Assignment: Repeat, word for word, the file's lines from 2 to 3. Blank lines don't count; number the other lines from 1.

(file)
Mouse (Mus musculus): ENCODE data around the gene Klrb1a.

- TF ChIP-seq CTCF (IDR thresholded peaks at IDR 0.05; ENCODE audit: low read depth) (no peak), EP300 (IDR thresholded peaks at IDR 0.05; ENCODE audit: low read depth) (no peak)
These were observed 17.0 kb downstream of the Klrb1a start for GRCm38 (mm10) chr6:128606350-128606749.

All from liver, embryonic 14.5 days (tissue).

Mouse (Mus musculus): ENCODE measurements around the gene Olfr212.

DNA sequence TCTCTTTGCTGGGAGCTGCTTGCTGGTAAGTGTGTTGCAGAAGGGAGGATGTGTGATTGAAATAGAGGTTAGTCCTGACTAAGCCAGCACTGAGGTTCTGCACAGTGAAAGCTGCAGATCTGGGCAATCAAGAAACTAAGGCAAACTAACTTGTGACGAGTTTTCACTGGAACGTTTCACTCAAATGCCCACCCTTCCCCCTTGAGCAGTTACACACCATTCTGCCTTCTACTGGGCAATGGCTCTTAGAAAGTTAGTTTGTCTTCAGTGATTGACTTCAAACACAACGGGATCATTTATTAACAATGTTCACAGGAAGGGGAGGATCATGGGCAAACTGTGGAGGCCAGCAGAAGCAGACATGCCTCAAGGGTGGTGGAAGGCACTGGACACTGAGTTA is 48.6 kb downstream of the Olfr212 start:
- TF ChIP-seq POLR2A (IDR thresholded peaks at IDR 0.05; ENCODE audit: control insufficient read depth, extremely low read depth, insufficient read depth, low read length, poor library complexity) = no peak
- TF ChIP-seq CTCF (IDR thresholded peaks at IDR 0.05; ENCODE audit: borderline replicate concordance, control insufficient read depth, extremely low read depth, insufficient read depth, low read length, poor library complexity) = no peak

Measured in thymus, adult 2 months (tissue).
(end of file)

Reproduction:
- TF ChIP-seq CTCF (IDR thresholded peaks at IDR 0.05; ENCODE audit: low read depth) (no peak), EP300 (IDR thresholded peaks at IDR 0.05; ENCODE audit: low read depth) (no peak)
These were observed 17.0 kb downstream of the Klrb1a start for GRCm38 (mm10) chr6:128606350-128606749.